There aren't as many choices when it comes to athletic footwear as one would think. There are a few brands at the top, and then there are a handful of companies with unique sneakers that are looking to differentiate themselves from each other. But if there's one brand with a rich history of providing luxury sportswear with a European flare, it would be Italy's Diadora, which was first founded in 1948.
Diadora has a lineage of being a key player in the tennis and soccer categories, with its sneakers for Bjorn Borg and soccer cleats. But 2014 saw a new look at the brand, and it was centered around a '90s running sneaker, the N.9000. "It was a very well known silhouette, in trend with the '90s comeback that was happening in the market. Plus it was the one mold whose technology could be viable today," Diadora President Enrico Moretti Polegato says. "We were planning on building the shoe exactly as it was built in 1990."
Bringing Diadora back to a visible place within the footwear world was important to Polegato, as he says, "Doing all we could to save this incredible heritage was a natural step for our family, and a very personal one for me, since it meant I would be the one at play and it would be my chance to prove myself."
The brand's first collaboration was with Amsterdam's Patta, which resulted in three different pairs of the N.9000. The retailer was chosen because, "It is among the [stores] with the most history, and it seemed fitting for us to start our collaborations with people who understood what an added bonus a great past can be," Polegato says.
Since that point, Diadora has worked with other European retailers — Hanon, Solebox, 24 Kilates, and colette — and has done multiple sneakers with New Jersey's Packer Shoes as well as a rumored upcoming project with Japan's United Arrows. One of the key moves to revitalize Diadora has been making a portion of the sneakers — specifically the N.9000 and upcoming S.8000 — in Italy.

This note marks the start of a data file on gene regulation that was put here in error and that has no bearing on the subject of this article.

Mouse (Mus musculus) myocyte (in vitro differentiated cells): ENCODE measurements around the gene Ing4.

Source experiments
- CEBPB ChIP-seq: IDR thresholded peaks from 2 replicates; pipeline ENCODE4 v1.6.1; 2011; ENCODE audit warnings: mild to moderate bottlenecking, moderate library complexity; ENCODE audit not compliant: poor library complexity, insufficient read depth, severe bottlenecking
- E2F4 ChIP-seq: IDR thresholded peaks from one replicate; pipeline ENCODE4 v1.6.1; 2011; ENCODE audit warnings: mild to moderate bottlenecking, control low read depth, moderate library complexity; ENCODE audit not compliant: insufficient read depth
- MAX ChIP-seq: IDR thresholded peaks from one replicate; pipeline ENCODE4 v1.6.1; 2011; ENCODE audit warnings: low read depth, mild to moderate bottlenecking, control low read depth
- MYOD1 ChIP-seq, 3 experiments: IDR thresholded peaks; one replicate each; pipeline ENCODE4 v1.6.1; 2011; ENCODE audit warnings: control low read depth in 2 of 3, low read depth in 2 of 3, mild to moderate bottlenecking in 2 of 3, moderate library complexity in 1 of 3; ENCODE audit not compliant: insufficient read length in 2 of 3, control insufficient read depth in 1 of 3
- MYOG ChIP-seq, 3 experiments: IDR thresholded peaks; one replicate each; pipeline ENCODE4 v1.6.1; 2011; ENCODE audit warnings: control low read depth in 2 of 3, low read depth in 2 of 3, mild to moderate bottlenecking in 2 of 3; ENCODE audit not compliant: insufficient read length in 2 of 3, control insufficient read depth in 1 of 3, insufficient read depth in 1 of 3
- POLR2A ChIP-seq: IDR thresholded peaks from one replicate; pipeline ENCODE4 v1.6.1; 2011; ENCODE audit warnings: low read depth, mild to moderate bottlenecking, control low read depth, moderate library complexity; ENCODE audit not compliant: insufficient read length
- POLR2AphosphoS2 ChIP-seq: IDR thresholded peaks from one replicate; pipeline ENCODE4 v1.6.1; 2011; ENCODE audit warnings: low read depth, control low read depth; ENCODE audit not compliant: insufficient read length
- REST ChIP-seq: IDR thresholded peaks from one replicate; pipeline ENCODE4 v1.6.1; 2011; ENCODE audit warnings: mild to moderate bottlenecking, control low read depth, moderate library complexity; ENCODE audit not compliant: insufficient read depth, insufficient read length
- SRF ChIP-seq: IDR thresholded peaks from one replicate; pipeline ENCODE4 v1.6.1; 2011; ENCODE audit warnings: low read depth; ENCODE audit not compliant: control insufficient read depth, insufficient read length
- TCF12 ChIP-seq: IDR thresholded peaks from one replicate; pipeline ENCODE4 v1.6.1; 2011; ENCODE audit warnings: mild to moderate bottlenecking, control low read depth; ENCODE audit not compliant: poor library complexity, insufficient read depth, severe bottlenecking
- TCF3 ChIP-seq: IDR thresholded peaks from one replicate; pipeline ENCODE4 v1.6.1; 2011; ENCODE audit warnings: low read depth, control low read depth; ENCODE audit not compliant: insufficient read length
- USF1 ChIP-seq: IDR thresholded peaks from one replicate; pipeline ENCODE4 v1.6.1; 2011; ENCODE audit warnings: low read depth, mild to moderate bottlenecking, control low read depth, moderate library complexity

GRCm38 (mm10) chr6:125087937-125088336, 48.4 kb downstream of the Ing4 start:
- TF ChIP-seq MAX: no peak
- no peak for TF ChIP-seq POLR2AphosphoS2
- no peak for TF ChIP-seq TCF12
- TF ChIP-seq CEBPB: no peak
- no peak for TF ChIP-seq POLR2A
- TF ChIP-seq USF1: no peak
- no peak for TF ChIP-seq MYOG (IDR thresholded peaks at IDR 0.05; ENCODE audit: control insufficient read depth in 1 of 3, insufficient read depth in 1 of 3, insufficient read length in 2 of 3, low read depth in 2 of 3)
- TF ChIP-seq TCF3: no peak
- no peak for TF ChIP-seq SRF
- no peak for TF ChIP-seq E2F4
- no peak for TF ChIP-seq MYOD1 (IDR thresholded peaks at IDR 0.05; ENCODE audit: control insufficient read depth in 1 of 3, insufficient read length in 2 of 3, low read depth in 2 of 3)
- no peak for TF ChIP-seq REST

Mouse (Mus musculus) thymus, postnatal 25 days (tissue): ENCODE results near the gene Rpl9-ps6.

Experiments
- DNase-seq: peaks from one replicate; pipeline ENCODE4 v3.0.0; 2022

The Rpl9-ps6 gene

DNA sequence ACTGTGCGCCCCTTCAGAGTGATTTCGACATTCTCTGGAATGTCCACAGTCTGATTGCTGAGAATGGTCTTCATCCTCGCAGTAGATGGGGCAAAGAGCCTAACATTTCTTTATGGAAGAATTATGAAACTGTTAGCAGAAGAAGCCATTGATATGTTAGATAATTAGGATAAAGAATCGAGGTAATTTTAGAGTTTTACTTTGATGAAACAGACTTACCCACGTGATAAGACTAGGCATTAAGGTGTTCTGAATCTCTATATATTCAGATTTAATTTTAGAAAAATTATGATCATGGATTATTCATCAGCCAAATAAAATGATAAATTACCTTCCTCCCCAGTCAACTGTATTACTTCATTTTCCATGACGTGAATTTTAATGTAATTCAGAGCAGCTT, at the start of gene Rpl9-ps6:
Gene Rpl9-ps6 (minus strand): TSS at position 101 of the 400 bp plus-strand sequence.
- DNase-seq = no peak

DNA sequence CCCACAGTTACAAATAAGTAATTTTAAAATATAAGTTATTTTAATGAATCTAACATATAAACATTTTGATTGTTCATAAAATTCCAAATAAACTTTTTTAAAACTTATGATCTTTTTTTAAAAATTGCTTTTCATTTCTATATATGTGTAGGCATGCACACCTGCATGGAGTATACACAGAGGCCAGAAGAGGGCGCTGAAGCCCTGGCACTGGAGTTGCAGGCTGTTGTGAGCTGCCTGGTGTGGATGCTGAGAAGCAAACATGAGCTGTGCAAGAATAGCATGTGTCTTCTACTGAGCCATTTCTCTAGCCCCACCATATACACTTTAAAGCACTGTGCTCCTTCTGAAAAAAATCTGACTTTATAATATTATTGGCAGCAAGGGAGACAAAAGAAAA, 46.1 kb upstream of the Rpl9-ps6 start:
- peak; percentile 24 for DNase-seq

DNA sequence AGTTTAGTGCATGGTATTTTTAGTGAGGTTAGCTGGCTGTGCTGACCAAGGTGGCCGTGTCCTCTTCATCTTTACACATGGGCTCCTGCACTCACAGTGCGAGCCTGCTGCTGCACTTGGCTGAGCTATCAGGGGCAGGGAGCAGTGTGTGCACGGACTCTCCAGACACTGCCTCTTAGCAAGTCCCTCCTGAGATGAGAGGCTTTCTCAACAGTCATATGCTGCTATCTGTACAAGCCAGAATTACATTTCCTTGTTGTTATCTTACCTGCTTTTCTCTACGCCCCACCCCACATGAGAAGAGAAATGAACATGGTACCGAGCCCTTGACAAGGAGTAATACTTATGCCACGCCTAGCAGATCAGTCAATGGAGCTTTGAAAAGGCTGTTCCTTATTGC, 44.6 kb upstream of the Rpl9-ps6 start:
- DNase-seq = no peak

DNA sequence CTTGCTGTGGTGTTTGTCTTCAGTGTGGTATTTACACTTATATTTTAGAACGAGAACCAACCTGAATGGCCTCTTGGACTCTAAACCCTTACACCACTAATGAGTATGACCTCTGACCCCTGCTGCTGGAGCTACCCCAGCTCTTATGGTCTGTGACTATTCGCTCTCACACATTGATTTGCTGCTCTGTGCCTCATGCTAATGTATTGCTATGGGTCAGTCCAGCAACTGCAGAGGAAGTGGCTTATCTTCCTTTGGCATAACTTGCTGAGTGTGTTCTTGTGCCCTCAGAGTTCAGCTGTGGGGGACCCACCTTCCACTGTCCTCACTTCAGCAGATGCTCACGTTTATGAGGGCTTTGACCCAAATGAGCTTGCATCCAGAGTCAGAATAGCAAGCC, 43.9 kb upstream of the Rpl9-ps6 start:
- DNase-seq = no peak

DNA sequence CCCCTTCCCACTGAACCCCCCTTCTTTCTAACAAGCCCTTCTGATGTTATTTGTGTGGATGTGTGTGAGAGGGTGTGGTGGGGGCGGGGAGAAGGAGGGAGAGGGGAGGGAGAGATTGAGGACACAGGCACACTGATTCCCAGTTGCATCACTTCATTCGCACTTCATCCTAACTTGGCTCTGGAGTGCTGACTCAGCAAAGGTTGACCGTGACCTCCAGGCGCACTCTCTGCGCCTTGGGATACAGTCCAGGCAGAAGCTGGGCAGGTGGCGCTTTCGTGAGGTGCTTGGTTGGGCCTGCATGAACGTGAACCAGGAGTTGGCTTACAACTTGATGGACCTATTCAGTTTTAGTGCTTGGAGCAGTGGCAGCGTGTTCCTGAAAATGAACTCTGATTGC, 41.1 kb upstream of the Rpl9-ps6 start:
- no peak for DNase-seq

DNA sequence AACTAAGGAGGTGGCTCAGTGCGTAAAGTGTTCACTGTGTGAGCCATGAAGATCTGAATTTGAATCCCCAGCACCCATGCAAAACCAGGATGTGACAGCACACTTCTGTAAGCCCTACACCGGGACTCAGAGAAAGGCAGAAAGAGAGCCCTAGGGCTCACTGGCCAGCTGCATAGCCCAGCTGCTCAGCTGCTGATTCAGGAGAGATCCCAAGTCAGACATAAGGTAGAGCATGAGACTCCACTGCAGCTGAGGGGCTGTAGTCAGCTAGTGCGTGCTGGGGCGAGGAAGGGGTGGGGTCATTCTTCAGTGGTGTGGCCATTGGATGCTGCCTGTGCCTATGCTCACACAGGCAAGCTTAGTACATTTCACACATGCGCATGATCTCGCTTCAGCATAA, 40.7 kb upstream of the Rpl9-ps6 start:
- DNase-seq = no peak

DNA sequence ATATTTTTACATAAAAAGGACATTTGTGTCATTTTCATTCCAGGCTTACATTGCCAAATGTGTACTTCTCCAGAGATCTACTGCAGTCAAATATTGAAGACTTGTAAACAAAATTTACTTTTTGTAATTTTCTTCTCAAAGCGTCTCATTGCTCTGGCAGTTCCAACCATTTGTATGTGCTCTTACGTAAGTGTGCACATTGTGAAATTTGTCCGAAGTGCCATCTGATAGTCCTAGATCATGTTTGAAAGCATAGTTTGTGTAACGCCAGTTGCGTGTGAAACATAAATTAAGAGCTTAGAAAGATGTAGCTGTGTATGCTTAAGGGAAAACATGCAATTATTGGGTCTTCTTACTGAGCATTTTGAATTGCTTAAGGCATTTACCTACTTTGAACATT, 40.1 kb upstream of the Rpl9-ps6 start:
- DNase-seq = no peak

The quality on the Italian-made sneakers has been unmatched and consumers expect more of it in the future. "We started with special collaborations, which were a few hundred pairs of shoes each, but the strategy we have in place is for realizing whole lines of models totally made in Italy," Polegato says.
There was a strong Diadora presence in the U.S. in the '90s, and it was aided by soccer superstars, such as Roberto Baggio, wearing the brand's cleats at the 1994 World Cup. Those waiting for Diadora's soccer legacy to seep over into its street-ready sneakers will have to keep waiting, though, as Polegato says, "We will not see much soccer in the lifestyle collections in the immediate future. We are looking to integrate it, but it will not be for some time."
What fans of Diadora can expect, however, is a mix of collabs and a bigger collection of inline product that's going to build the brand's voice and boost its name amongst those who can't score a pair of ultra-limited sneakers. "While we definitely want to keep working on collaborations with big-name sneaker stores to keep building hype within the sneaker community," Polegato explains, "We are looking to cement our standing with the inline collections, which will be a reflection of all the cool, edgy, forward-thinking people we meet in the industry."
If you end up wearing Diadora in 2015, you can thank Polegato and company for saving you for re-introducing you to a taste of Italy.